As science and technology have advanced with new innovations, we have become ever more dependent on the use of carbon materials and chemical processes that have negative impacts on human health and the environment. The future of a truly sustainable industry will live or die on its ability to take raw inputs that are naturally clean and use them to form the same end products that we're already used to. That's the basis of Green Chemistry.
Congress and other policymakers are focusing on legislation to promote "sustainable technologies": Hybrid vehicles, subsidies for ethanol made from corn and sugar cane, renewable energy processes. These efforts are extremely important in society's move to become truly sustainable. But for true sustainability, we must make sure we step back and look at the big picture. One can make computers, headphones as well as fuel-efficient vehicles and alternative energy devices using unsustainable technologies. While the end product can help achieve the solutions to sustainability, the process to generate the products, ironically, can actually contribute to the problem.
For instance, consider that most of the proposed renewables-focused legislation has been centered on retroactively trying to make "green" end products, rather than making them environmentally friendly from the start. This is, as New York Times columnist Thomas Friedman recently said, what is plaguing the push to be "comprehensively" greener. His op-ed goes on to quote DOE's lofty goal to: "accelerate the normal progress of science and technology for energy research" and thereby "discover and commercialize the energy breakthroughs we need."
What is critical is to understand that there are no "instantaneous" solutions. Society has become dependent on the herculean efforts of scientists designing molecules and materials from petroleum based feedstocks. It will be several decades for us to move to an industry based on truly green renewables. With the green tech craze in full swing, more and more Fortune 500 and blue-chip companies are looking to apply the principles of green chemistry to a $70 billion market that is no longer comfortable with the status quo -- that oil-based specialty chemicals are the only possible ingredient in the creation of these everyday products.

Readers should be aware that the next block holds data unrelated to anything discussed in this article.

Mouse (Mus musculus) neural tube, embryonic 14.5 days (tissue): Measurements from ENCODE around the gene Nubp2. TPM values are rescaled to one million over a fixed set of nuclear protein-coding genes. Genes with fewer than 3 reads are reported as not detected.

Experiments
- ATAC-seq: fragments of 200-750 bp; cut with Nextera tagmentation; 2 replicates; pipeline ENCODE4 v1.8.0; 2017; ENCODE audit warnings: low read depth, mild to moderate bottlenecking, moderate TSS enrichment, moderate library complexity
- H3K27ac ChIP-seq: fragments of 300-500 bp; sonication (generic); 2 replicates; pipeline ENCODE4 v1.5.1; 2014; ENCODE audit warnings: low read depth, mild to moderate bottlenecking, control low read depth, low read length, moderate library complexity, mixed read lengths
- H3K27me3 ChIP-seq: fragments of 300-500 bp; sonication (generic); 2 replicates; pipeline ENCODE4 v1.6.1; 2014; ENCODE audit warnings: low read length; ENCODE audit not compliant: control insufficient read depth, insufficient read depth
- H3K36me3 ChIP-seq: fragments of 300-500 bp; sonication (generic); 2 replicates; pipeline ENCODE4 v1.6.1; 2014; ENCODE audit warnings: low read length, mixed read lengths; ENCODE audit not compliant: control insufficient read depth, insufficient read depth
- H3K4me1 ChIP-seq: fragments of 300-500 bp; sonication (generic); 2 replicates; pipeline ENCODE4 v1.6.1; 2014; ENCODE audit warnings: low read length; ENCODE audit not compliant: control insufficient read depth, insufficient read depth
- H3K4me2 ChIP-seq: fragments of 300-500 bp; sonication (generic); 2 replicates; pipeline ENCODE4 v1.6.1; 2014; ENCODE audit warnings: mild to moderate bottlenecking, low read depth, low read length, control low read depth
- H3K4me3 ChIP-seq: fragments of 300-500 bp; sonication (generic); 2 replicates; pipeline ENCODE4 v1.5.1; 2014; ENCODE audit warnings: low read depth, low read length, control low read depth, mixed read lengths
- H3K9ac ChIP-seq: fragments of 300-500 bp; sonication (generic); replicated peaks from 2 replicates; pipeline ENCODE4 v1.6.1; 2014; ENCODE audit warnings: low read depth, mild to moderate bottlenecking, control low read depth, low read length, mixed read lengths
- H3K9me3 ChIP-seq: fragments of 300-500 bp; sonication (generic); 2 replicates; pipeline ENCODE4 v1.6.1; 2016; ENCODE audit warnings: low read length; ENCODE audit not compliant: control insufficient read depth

The tenets of green chemistry tell us that there is a better way -- that nature offers us our greatest alternative feedstocks. A sustainable future can not be based ethanol or biodiesel alone. It is our opinion that forestry products, including lignins, which are the glue that holds the wood together on a molecular level in the natural world offer unique opportunities. One company that has just been granted two patents on the clean extraction of lignin is called Vertichem, with which Warner-Babcock has just announced a new joint venture agreement this week. I look forward to a partnership with David Milroy, Chairman and Chief Executive, and his team as we devise new ways to support specialty chemicals, food sweeteners, and biofuels.
Consider that the forestry and sawmill industries (particularly in North America) create millions of acres worth of natural waste byproducts every year. This includes wood chips and agricultural waste that can be used as feedstock for stripping out the essential elements necessary to create green chemicals.
This is precisely where Congress can step in and provide grants, subsidies for forestry concerns, and tax incentives for companies who buy from green manufacturers that choose to replace their oil-based chemicals with lignin-based chemicals.
And it's not as if private chemical companies -- Dow, Archer Daniels Midland and others -- don't stand to gain as well. In fact, a recent industry analysis indicates that the inclusion of these waste streams into a company's product mix can increase revenues by anywhere from 50-70 percent -- a significant benefit to a growing industry.
Cellulosic and lignin materials have been around for a very long time. History is full of false starts using these materials as feedstocks. Past failures can not inhibit us. We believe that these past failures have been a result of an "either/or" mentality. Pitting one feedstock against another. New separations and purifications technologies in the bio-based world have emerged over the last decade to change the rules of what we can and can not do with forestry products.
It's now time to revitalize an industry and be truly -- comprehensively -- green. Not as some sort of "us against them" warfare, but as a collaborative effort, working together to logically and systematically recreate the materials industry.
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